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When Our Students Teach Us


11 Nov 2014
Stories from the Front
Tags: collaborative learning   |   engaged teaching   |   embodied teaching

I recently found myself on a Friday night amid a group of twenty-somethings, mostly women, who were celebrating their periods.

Yes, you read that correctly.

The students of the women’s resource center on campus decided to host a “menarche party” in honor of their monthly bleeding. They wore festive red clothing, blew up red balloons, offered red velvet cake, and handed out red bags of party favors. Perhaps readers will resonate with my husband’s one-word response to this event (“Gross”), but if you can bear with me just a minute I will get to why this matters for teaching.

Because I am involved with our Women’s and Gender Studies program, I was one of two professors invited to speak at this party. Apparently they thought my being more than twice their age would qualify me to speak with some authority about menstruation. In my very brief remarks, I was quick to assure them that I could speak only from my own experiences. They then opened up about their experiences, telling stories to an appreciative audience who laughed almost non-stop for the next hour.

The thing is this: although I giggled about going to this party and thought I was attending it as a Uterfavor – to offer a show of faculty support for the efforts of our students – I really did come away from it feeling better about the body that I inhabit. It was actually a pleasure to sit in a room full of young women talking openly about their monthly cycles and related awkward moments with parents, friends, sexual partners, or younger siblings. The students seemed so much more comfortable in their skins than I was at their age, steeped as I was in Puritanical fear of my sexuality. Moreover, the students understood that having a community of celebration was important to their own self-images. It turned out to be they who did me a favor, since I can’t really imagine another context in which I might participate in a similar conversation.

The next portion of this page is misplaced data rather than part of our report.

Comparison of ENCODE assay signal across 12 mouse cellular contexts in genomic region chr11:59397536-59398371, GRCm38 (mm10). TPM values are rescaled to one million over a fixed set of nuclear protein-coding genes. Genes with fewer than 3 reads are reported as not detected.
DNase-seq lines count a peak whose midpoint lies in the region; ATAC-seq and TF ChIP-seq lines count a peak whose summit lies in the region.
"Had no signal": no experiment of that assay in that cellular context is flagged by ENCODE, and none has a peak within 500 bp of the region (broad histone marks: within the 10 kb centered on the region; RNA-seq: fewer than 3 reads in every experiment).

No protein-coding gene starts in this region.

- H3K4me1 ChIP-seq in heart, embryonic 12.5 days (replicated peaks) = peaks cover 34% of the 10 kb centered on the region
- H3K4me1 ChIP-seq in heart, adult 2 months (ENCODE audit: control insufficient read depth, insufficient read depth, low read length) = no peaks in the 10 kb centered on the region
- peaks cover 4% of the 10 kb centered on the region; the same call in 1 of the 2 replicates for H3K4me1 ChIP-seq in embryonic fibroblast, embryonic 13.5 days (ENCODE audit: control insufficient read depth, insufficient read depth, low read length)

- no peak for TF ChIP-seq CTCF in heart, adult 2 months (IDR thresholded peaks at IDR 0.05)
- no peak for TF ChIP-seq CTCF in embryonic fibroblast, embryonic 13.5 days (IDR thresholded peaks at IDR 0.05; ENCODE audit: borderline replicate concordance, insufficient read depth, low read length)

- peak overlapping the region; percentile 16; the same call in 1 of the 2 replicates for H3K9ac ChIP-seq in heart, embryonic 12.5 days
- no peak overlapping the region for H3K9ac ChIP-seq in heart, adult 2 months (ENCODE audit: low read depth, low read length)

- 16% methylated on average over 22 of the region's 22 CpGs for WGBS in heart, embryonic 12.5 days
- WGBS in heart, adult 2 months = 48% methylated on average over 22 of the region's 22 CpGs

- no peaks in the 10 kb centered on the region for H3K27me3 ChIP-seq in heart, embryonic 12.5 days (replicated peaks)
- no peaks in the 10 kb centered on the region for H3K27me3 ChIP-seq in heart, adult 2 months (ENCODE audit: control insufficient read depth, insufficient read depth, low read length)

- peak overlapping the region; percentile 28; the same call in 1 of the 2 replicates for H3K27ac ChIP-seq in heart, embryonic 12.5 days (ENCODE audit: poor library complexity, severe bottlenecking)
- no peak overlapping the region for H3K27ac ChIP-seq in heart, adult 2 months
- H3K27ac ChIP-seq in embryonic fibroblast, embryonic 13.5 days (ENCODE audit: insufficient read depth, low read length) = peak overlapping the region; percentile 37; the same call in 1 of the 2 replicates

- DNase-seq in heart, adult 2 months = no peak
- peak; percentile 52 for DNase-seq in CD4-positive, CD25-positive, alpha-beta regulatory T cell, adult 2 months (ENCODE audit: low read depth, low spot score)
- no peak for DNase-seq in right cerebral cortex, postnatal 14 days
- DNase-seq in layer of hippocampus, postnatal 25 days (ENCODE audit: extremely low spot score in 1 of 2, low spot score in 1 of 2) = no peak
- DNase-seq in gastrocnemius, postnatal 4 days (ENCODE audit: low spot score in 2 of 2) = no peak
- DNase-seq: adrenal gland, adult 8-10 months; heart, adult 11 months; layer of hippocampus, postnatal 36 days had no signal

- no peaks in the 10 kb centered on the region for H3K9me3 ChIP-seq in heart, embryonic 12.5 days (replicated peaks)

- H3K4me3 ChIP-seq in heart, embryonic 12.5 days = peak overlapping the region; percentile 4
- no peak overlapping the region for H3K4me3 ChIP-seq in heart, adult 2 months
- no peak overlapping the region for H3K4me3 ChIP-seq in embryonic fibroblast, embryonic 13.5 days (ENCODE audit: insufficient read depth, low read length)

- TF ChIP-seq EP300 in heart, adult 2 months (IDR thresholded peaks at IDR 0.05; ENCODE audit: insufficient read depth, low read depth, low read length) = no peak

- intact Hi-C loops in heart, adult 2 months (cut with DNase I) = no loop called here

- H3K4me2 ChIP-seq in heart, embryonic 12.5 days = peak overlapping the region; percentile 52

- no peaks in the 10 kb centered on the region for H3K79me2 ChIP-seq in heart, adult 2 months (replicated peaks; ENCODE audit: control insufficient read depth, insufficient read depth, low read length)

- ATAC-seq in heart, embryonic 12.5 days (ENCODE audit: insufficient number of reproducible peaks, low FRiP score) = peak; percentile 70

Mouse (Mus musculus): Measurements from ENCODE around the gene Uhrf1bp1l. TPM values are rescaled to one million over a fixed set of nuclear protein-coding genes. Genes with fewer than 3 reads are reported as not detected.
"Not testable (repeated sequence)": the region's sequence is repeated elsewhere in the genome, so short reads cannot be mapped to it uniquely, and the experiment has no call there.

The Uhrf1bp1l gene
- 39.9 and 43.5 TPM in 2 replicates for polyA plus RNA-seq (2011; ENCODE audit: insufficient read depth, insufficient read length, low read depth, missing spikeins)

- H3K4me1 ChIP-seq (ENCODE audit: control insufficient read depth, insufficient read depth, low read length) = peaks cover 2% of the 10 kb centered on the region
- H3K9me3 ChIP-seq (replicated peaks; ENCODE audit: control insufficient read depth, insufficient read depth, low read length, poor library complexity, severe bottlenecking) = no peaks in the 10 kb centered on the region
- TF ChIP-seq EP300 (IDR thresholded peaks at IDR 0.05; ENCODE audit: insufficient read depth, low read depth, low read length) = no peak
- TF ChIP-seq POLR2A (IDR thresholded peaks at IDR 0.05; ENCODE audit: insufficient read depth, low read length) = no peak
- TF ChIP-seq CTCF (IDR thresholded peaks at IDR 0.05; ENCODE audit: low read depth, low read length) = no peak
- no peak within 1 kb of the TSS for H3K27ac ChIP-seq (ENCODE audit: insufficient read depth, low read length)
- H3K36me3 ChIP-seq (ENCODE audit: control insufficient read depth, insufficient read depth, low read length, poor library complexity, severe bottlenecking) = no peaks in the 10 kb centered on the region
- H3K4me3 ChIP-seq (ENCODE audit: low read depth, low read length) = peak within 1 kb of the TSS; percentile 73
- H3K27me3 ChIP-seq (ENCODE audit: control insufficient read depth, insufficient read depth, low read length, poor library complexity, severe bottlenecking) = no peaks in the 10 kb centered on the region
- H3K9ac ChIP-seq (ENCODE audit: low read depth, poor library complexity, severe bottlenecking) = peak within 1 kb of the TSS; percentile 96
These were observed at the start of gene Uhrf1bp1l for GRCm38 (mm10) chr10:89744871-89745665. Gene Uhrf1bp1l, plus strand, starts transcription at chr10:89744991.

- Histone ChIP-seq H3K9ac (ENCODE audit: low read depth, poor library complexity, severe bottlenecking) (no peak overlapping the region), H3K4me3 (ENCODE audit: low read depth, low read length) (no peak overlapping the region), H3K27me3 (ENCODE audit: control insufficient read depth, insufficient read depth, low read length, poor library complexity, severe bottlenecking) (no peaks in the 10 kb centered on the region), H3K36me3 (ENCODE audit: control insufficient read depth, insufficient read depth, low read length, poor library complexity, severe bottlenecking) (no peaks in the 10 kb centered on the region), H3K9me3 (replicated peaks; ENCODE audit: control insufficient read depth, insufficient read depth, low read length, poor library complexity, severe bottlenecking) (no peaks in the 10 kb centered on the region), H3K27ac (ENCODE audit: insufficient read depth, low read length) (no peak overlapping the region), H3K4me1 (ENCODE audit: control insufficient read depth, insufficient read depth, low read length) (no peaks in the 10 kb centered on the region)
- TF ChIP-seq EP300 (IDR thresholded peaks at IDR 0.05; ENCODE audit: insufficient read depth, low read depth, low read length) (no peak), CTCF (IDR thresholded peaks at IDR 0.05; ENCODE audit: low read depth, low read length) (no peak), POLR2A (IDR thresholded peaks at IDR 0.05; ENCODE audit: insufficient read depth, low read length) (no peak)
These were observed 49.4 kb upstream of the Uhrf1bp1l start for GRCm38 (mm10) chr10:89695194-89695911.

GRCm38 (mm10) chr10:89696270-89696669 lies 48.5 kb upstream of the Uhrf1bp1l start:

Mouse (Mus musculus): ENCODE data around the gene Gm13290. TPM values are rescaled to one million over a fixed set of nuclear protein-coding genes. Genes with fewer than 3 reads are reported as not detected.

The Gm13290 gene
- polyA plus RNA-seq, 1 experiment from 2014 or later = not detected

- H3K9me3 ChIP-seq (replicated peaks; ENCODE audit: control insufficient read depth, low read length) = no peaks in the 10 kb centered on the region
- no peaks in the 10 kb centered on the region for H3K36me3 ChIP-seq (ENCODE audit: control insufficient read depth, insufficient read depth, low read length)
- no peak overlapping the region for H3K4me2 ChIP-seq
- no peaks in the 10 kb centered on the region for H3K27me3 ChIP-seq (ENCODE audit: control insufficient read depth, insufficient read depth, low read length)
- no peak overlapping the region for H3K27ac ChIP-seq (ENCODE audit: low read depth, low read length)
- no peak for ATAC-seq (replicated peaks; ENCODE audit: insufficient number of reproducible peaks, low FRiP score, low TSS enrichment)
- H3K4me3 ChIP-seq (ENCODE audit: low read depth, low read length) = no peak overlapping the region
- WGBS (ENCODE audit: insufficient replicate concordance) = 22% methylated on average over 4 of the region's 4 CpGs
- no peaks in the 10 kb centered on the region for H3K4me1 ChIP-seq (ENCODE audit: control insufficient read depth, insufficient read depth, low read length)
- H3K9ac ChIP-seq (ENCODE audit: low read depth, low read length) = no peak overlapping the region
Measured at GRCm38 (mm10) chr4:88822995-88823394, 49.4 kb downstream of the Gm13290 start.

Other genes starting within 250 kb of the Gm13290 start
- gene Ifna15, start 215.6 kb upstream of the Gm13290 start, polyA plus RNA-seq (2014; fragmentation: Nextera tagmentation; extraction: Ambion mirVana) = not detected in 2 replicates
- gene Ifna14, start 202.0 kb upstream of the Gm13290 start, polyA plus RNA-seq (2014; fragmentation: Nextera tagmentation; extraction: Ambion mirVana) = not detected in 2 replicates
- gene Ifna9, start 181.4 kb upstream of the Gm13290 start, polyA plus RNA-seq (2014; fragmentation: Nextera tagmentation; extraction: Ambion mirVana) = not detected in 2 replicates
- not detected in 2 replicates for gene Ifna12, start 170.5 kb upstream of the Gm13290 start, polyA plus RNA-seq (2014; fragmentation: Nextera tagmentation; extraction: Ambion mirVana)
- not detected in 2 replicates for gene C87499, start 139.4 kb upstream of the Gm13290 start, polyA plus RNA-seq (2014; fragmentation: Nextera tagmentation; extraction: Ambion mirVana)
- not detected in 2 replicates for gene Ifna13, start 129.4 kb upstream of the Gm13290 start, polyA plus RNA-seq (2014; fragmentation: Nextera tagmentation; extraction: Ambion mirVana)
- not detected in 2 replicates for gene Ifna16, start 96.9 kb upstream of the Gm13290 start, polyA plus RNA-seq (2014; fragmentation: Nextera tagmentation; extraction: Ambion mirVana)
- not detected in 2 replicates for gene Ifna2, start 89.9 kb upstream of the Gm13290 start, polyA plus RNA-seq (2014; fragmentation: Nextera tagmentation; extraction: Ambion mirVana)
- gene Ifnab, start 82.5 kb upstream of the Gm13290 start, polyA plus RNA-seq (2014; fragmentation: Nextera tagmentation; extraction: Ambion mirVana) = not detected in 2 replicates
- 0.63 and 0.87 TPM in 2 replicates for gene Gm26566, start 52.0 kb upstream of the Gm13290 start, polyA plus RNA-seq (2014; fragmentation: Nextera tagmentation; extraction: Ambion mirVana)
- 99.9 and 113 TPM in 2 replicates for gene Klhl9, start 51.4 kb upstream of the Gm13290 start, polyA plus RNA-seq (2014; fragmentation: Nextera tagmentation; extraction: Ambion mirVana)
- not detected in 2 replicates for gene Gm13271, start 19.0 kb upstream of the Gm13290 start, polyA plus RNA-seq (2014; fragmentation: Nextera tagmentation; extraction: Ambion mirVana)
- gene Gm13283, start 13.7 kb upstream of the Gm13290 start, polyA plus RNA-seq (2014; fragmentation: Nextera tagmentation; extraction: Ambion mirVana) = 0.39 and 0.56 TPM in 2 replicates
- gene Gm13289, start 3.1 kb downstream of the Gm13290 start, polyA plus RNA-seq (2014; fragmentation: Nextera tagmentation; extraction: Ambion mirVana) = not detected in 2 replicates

It was an earlier group of women who got me to see The Vagina Monologues  for the first time – something I had avoided until then because the title caused me to recoil. I finally went to see it here on campus only to support my students who were performing. But once again, I found myself deeply affected by their undertaking in ways I couldn’t have predicted. Their passion and bravery changed my thinking about the play itself and about women’s bodies more generally, and even inspired a couple of scholarly projects – most importantly an edited collection that included some of my students’ own writings. None of this would have happened without their initiative and influence on me.

Perhaps such moments are too small or trivial to be of much consequence, except that a teaching life is punctuated by such small moments. We think we know where things are going, then we realize that they are going somewhere else; we think we are imparting wisdom to our students, then we realize our students may we wiser about some matters than we are. I’m not sure why I should be surprised when twenty-somethings remind me of how much I have left to learn. When was the last time your students taught you something? What was it? 

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